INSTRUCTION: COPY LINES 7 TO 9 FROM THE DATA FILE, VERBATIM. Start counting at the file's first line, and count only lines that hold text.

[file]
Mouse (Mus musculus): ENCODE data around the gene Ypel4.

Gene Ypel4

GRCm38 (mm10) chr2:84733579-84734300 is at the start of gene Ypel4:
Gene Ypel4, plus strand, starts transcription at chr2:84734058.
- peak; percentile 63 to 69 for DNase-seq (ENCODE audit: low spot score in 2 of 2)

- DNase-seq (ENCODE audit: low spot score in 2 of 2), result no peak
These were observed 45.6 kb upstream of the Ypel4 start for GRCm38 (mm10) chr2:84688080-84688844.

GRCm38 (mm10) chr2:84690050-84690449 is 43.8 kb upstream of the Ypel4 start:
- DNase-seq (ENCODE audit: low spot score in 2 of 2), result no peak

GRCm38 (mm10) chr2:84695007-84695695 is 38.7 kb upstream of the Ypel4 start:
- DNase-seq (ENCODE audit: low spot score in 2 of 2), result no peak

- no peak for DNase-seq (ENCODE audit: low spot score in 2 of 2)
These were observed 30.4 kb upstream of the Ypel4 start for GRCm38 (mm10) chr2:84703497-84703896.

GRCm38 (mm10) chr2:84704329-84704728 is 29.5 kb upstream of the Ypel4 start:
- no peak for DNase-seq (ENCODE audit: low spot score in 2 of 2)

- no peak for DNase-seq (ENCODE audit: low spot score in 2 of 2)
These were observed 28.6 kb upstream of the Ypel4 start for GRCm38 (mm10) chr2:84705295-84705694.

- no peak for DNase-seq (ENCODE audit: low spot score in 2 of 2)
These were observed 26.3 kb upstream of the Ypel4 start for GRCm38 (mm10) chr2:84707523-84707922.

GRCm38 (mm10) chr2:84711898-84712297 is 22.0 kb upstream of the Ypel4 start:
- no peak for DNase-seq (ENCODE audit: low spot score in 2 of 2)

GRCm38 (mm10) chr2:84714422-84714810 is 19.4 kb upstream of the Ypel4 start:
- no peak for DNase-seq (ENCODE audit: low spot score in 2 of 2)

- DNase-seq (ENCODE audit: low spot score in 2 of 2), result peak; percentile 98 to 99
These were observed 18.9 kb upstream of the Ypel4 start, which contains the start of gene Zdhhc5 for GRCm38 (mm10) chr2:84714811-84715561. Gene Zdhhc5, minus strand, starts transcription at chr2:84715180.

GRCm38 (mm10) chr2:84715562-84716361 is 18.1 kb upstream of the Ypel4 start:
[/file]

These were observed 45.6 kb upstream of the Ypel4 start for GRCm38 (mm10) chr2:84688080-84688844.

GRCm38 (mm10) chr2:84690050-84690449 is 43.8 kb upstream of the Ypel4 start:
- DNase-seq (ENCODE audit: low spot score in 2 of 2), result no peak